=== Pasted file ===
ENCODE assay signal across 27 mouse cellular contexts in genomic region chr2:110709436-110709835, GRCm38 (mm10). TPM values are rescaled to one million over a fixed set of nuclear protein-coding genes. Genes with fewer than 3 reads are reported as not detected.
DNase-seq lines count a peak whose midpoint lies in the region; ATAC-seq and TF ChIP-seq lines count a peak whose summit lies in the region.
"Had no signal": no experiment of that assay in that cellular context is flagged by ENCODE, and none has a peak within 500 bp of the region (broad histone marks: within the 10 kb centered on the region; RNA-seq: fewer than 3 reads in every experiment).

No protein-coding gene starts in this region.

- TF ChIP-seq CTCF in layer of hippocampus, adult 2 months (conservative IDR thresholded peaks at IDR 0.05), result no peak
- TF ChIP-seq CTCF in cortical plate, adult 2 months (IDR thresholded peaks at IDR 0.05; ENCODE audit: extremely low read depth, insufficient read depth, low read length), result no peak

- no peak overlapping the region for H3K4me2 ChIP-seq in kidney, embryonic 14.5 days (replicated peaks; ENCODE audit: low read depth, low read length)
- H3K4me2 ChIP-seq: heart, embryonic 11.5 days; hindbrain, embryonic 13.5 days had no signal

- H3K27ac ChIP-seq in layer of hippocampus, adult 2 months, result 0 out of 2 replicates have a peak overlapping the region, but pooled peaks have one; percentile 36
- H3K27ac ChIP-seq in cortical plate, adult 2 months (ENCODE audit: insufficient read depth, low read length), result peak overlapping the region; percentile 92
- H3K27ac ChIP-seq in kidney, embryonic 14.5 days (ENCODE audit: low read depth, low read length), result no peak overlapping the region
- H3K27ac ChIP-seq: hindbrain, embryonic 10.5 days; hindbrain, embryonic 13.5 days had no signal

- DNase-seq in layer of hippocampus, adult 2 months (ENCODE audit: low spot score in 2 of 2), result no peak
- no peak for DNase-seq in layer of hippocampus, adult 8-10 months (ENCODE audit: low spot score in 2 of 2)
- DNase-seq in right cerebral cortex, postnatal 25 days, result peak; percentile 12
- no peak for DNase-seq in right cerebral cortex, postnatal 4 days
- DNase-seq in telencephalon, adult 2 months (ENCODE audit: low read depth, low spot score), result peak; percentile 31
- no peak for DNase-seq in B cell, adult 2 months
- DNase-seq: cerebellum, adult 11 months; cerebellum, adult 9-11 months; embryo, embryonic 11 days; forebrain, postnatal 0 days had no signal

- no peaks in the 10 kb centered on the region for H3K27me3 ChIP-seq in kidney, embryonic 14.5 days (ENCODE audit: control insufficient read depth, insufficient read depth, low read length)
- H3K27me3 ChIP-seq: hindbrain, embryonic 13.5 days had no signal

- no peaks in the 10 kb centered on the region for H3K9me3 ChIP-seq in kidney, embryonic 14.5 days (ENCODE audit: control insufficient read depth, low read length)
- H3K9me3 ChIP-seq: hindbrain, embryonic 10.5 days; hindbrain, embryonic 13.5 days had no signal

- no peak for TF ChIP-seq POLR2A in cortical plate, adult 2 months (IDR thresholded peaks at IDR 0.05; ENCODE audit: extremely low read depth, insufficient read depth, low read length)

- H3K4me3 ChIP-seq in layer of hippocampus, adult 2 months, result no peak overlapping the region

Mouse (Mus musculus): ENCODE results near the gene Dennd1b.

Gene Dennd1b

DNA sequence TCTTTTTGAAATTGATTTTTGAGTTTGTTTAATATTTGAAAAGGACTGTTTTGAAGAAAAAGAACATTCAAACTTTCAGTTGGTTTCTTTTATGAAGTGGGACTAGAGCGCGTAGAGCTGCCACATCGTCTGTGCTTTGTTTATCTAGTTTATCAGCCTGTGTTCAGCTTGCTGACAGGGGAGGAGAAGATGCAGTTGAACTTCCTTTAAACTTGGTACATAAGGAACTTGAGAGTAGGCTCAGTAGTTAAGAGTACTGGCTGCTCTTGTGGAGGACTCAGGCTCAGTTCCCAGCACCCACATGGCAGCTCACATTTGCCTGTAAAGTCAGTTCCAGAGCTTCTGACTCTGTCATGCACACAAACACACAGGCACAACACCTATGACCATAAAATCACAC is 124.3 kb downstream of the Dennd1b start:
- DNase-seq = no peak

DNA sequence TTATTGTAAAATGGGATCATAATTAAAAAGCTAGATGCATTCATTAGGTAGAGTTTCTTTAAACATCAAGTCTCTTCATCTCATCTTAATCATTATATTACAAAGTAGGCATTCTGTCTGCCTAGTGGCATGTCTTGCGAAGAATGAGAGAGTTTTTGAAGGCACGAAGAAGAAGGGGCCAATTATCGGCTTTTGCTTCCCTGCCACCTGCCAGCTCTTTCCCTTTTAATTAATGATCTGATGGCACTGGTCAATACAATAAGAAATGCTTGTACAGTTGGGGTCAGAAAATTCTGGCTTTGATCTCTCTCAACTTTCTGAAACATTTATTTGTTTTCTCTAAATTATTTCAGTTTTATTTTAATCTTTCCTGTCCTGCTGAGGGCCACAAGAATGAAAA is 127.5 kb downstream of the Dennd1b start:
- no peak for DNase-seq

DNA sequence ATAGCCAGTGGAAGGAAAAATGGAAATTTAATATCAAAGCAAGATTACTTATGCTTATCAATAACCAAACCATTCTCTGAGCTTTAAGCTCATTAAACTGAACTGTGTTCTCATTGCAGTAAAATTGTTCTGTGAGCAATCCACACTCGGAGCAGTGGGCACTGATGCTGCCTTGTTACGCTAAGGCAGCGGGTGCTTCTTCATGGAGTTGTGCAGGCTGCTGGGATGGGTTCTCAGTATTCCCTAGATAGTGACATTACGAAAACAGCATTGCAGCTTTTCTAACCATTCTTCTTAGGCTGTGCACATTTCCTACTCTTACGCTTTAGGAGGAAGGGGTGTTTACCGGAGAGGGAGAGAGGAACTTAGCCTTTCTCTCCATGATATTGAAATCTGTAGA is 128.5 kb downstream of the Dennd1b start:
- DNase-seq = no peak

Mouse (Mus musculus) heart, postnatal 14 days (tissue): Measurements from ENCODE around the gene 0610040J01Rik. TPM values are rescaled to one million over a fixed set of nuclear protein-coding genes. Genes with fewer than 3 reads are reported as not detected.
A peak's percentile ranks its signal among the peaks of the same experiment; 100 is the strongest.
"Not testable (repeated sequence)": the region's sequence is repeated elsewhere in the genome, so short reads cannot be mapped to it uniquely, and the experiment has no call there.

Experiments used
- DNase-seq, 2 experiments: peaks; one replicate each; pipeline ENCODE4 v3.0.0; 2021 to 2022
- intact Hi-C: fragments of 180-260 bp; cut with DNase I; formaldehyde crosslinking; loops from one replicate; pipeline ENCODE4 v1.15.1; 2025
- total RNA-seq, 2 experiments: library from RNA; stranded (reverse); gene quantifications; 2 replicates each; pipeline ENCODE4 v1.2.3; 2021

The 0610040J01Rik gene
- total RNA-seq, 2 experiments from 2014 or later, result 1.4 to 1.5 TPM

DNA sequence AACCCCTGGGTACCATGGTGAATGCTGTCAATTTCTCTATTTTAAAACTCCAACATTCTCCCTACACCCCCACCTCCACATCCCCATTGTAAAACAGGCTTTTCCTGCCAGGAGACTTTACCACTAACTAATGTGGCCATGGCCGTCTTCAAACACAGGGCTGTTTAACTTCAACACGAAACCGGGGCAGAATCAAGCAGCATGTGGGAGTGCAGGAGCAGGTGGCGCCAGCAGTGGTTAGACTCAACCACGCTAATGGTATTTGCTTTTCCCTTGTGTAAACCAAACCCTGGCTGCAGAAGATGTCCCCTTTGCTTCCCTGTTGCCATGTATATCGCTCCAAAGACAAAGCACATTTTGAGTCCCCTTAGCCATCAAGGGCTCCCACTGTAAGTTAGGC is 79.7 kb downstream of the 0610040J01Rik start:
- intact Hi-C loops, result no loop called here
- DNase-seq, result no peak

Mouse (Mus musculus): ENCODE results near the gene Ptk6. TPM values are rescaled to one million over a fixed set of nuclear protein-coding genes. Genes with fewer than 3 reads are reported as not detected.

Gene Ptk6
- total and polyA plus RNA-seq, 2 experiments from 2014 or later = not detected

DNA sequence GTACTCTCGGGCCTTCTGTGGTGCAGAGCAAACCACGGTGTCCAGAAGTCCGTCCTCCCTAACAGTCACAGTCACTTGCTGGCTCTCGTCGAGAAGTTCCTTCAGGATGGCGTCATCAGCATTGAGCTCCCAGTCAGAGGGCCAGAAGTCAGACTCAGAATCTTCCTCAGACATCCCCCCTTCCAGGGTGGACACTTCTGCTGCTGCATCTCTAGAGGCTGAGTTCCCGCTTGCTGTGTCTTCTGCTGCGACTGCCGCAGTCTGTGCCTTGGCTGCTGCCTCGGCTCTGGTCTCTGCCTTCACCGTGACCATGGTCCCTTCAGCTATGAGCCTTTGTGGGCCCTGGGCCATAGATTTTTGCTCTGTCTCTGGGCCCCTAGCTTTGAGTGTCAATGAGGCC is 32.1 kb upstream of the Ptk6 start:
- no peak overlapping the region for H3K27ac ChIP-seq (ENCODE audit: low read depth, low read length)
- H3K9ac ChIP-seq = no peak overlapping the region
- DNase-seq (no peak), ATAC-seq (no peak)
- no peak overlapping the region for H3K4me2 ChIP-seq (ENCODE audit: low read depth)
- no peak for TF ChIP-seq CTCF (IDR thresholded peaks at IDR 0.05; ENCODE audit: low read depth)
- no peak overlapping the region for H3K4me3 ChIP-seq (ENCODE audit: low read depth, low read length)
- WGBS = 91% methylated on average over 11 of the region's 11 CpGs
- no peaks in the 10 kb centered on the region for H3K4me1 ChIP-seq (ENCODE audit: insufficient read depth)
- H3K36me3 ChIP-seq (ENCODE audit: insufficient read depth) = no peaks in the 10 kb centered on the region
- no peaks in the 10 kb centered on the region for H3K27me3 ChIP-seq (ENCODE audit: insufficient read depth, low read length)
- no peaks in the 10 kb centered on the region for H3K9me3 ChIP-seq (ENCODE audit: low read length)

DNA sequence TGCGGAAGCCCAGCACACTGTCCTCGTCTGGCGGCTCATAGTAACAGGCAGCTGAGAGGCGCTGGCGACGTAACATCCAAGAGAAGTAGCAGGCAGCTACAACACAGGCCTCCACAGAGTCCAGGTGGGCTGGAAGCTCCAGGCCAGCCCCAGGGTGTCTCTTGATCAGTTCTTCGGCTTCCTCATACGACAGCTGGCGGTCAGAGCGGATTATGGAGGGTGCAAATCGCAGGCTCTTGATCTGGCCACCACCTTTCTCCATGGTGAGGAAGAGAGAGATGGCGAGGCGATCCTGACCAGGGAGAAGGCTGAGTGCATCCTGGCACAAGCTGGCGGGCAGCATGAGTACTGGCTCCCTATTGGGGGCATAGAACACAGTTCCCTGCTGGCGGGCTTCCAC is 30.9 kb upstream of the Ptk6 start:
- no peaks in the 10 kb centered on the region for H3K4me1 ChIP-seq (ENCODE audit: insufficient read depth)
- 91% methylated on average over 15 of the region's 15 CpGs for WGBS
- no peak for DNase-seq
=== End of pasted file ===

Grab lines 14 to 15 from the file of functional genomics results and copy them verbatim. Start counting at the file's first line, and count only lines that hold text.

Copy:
- no peak for DNase-seq in layer of hippocampus, adult 8-10 months (ENCODE audit: low spot score in 2 of 2)
- DNase-seq in right cerebral cortex, postnatal 25 days, result peak; percentile 12